COVID-19 lessons from a Ryerson epidemiologist
Now, more than ever, we are relying on experts to help us understand diseases like COVID-19 and the risks they pose. The more we know and understand, the easier it will be for us as a community to practice self-isolation and social distancing in order to flatten the curve.
We asked Tim Sly, an expert in epidemiology, and a professor emeritus in the School of Occupational and Public Health, to help us understand his expertise and how it applies to COVID-19 and social distancing.
What is an epidemiologist?
The modern epidemiologist is a specialist in the methods and factors that contribute to ill-health, injury, illness and mortality. They also study how to avoid, reduce, or eliminate those risks. The range of applications is very wide.
What is the easiest way to describe what they do in circumstances like this?
We are encountering a novel coronavirus (COVID-19), in the early stages of a global pandemic. There is much to study about this disease and this agent. Epidemiologists are studying how it is transmitted, the risk factors, susceptibility, communicability, and the calculations used to describe and model the spread, and predict the future course that the pandemic will take, so that communities and society as a whole can be better prepared.
You were involved in research during the SARS crisis. How does COVID-19 differ?
Both are coronaviruses, and share about 85 per cent of the genome. SARS was more likely to cause death for an infected person (about 10-11 per cent), compared to COVID-19, which will probably be found closer to 1 per cent. COVID-19 spreads at a faster rate. SARS was never a true pandemic, because it affected only certain locations outside of China, such as Taiwan, Hong Kong, Singapore, Toronto. Worldwide SARS caused 8,000 cases, and as we’re seeing, COVID-19 has grown well beyond that in number of cases and locations.
Where does the idea of social distancing come from?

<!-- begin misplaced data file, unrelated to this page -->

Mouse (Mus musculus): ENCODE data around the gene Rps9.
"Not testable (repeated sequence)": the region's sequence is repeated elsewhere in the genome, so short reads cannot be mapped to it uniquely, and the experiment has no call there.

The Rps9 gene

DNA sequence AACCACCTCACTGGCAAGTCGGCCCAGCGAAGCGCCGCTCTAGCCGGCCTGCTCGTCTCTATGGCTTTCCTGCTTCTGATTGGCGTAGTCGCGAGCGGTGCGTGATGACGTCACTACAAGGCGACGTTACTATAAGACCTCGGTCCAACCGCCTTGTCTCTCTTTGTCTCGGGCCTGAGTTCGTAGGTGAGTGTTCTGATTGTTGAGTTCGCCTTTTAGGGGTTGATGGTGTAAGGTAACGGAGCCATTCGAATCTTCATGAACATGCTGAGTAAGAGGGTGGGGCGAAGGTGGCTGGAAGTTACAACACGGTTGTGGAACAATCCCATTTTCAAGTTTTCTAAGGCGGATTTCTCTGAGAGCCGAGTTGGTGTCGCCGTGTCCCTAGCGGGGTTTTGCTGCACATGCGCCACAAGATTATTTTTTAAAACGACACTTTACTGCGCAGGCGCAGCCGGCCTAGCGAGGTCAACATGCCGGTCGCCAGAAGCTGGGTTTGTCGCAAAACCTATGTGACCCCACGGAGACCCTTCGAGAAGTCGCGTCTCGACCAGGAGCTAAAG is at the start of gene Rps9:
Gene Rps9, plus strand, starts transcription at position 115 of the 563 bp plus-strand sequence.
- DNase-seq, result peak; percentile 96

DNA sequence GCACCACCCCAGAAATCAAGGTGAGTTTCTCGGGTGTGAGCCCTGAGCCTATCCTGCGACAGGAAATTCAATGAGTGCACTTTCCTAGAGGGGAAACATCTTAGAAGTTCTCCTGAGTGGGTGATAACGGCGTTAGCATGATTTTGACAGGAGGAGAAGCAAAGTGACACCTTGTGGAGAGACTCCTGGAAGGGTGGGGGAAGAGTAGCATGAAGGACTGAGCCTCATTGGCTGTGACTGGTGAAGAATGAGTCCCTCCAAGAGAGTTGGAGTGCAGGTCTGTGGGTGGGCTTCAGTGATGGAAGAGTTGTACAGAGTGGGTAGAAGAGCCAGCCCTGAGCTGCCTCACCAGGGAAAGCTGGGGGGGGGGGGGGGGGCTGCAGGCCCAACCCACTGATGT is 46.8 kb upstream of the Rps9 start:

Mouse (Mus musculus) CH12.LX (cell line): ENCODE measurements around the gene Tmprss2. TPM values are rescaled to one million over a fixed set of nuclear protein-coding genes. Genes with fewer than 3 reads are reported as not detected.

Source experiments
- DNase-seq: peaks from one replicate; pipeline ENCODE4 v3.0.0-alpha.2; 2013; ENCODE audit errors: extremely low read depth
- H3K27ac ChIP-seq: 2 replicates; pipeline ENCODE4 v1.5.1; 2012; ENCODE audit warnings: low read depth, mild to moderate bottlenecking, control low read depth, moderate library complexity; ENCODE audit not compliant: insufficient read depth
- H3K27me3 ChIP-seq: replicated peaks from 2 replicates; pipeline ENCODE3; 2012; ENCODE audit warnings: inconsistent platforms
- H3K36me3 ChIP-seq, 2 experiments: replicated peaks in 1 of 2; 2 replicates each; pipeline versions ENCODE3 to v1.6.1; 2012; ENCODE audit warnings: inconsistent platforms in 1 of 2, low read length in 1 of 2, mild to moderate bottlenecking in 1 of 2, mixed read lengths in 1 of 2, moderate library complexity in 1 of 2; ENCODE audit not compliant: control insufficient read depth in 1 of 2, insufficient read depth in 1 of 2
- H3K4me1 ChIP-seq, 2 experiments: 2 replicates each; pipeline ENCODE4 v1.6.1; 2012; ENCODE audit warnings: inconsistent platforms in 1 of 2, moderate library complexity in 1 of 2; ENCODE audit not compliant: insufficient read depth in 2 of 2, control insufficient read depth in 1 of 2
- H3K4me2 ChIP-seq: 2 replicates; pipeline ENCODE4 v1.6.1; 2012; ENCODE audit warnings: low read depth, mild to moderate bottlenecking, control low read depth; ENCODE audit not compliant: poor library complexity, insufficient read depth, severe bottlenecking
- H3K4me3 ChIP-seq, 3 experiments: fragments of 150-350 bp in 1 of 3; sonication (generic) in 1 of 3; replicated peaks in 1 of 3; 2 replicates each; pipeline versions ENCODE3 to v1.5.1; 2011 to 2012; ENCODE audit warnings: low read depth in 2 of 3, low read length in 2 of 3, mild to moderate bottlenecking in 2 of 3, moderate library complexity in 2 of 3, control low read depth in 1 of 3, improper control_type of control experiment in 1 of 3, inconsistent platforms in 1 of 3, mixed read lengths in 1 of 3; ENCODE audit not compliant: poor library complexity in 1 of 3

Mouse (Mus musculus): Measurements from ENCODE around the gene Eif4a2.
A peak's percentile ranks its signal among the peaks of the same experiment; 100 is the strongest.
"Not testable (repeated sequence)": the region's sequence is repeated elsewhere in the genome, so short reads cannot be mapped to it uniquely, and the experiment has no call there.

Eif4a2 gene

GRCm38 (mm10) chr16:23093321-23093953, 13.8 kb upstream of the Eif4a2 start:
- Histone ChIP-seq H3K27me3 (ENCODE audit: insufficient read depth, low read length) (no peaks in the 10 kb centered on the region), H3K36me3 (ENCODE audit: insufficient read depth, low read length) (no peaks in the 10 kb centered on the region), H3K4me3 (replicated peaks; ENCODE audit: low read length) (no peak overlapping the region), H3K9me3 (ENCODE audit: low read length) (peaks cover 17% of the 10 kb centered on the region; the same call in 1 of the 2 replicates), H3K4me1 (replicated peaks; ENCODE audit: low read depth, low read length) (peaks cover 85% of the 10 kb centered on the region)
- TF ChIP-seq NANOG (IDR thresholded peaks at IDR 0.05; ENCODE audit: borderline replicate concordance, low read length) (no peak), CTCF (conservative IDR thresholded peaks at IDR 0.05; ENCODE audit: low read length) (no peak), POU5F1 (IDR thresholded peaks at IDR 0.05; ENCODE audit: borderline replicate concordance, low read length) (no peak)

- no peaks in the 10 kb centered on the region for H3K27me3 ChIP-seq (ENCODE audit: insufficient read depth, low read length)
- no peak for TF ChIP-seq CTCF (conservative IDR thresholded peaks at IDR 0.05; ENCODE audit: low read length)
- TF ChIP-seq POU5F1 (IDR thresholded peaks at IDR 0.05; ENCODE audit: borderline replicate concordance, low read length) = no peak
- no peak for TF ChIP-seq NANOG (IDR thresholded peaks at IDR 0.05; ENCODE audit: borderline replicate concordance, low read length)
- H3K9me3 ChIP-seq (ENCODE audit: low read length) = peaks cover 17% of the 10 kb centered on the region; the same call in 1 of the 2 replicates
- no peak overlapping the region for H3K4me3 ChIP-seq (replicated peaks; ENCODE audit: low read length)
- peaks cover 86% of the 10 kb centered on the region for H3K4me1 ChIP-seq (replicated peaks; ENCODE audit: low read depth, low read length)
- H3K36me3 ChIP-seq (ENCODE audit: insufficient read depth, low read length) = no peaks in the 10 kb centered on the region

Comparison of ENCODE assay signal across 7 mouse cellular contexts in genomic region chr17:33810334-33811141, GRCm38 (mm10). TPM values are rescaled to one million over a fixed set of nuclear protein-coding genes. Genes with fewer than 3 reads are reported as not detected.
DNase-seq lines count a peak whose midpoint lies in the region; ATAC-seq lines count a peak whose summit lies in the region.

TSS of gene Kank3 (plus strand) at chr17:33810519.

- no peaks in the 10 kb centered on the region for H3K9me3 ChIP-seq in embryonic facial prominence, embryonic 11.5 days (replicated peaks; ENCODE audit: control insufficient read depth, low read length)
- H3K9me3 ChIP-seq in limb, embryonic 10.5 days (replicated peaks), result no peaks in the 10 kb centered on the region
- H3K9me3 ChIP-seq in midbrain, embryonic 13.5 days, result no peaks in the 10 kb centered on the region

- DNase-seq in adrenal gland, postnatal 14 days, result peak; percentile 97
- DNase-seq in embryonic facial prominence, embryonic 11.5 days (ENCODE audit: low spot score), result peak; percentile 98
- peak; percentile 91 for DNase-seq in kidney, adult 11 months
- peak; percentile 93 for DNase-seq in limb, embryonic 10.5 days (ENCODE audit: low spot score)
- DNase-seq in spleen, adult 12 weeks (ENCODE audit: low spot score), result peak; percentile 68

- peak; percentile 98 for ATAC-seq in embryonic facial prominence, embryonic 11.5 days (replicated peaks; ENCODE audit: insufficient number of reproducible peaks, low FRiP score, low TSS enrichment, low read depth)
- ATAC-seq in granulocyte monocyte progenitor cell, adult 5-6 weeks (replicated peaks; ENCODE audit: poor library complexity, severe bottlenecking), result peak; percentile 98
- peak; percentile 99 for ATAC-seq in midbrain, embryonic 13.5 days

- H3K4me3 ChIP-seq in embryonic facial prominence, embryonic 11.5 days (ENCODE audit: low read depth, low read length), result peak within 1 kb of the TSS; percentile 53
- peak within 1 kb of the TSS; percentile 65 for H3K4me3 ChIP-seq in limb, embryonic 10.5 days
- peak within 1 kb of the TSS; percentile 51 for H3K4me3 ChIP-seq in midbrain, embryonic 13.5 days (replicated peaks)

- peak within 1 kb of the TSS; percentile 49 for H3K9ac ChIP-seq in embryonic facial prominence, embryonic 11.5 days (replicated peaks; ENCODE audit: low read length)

Canada and most countries are in the exponential phase of the epidemic curve. Cases are doubling, sometimes every 3, 4 or 5 days. A pandemic of an acute viral respiratory illness can be expected to infect between 20 and 40 per cent of the population. Social distancing is the only way that the hospitals might be allowed to operate, by slowing the rate of infection, flattening the epidemic curve, and spreading the cases over a longer period. There is the social disruption but it allows medical treatment to continue. It may also reduce the incidence slightly.
What do you want the Ryerson community to know?
Do NOT under-estimate the potential of this illness. We are in the pandemic of the century, closer in potential to the 1918 A/H1N1 pandemic influenza, which, until now, is on record as having brought about more deaths in one year than any other plague or illness in the human experience. The “stealth” aspects of this virus are becoming especially more concerning; As many as 30-40 per cent of positive-tested people may be asymptomatic.
Politicians still appear reluctant to inform the public just how many cases are likely, how many hospitalizations can be expected, and how many deaths we should be preparing for. What we have seen in Italy (who were late instigating social distancing), could happen here. It is already happening in Spain, Iraq, and in many other regions. Think months, not weeks. We may still be in some form of pandemic response by the end of the year unless severe restraints are made now.